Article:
de Bruin L. & Michael J. (2017) Prediction error minimization: Implications for embodied cognition and the extended mind hypothesis. Brain and Cognition 112: 58–63. https://cepa.info/5567
Prediction error minimization: Implications for embodied cognition and the extended mind hypothesis.
Brain and Cognition 112: 58–63.
Fulltext at https://cepa.info/5567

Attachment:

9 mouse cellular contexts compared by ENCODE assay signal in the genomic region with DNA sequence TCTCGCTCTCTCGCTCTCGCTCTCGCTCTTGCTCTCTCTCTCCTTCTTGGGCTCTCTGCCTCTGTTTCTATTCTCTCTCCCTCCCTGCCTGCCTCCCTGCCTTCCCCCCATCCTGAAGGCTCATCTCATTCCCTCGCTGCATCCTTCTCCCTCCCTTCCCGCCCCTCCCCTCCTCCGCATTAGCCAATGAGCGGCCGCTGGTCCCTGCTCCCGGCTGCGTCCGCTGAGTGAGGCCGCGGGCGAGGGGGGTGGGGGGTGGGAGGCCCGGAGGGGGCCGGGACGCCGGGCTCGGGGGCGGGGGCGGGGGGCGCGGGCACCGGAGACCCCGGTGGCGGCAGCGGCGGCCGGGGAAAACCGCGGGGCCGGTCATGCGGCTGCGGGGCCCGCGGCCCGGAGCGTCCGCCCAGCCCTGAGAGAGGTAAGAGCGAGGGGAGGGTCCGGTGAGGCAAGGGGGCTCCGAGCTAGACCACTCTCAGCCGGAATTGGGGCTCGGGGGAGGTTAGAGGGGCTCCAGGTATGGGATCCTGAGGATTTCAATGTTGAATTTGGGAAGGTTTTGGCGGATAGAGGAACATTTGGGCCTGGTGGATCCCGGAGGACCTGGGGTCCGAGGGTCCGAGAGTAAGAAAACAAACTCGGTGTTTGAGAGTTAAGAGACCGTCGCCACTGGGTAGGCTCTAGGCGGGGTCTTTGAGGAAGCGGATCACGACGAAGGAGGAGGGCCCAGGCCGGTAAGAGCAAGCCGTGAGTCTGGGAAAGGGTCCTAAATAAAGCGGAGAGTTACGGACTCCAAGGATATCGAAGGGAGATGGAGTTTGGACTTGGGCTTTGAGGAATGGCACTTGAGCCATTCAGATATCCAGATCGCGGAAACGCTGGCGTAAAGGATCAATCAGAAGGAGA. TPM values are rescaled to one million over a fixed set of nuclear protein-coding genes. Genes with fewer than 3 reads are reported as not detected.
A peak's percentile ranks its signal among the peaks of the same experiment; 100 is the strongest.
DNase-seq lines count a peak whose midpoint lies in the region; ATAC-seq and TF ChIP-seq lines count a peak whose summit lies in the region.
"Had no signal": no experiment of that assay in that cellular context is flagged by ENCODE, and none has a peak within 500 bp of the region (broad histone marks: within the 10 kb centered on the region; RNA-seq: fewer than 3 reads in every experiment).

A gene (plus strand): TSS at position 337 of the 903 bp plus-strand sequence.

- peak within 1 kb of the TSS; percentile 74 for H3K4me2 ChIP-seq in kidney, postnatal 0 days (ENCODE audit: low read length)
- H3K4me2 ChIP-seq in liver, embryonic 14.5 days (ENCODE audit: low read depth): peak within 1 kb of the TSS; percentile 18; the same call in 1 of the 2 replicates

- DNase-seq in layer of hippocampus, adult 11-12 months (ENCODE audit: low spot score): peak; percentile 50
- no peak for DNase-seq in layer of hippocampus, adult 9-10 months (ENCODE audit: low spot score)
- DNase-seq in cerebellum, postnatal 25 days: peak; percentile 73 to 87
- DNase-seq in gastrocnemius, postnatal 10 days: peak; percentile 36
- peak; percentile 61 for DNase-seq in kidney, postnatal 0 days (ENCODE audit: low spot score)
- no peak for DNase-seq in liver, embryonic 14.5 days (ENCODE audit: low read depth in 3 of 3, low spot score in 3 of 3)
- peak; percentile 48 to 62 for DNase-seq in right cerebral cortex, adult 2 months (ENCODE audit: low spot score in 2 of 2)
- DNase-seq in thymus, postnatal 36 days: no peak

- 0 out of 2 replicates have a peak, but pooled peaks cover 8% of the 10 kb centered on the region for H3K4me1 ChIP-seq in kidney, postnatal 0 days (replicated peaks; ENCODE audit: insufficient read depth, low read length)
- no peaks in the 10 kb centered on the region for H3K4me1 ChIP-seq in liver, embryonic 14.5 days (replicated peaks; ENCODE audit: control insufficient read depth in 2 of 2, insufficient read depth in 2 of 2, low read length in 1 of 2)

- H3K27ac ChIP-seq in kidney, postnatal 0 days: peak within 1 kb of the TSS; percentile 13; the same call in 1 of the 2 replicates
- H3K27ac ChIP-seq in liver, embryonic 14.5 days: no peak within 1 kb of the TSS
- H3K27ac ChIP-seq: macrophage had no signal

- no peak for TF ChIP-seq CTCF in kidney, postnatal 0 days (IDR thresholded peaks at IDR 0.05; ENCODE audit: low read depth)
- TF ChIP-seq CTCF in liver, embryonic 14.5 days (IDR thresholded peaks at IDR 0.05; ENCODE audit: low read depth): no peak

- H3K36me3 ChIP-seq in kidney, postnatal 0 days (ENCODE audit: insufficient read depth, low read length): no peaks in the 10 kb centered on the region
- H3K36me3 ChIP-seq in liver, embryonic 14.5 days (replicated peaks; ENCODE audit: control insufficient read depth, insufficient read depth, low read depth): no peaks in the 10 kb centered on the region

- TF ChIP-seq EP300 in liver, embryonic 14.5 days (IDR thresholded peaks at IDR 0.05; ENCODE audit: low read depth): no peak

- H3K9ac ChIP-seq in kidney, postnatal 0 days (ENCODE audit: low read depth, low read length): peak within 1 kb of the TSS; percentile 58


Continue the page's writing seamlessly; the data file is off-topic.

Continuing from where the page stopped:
Over the past few years, the prediction error minimization (PEM) framework has increasingly been gaining ground throughout the cognitive sciences. A key issue dividing proponents of PEM is how we should conceptualize the relation between brain, body and environment. Clark advocates a version of PEM which retains, at least to a certain extent, his prior commitments to Embodied Cognition and to the Extended Mind Hypothesis. Hohwy, by contrast, presents a sustained argument that PEM actually rules out at least some versions of Embodied and Extended cognition. The aim of this paper is to facilitate a constructive debate between these two competing alternatives by explicating the different theoretical motivations underlying them, and by homing in on the relevant issues that may help to adjudicate between them.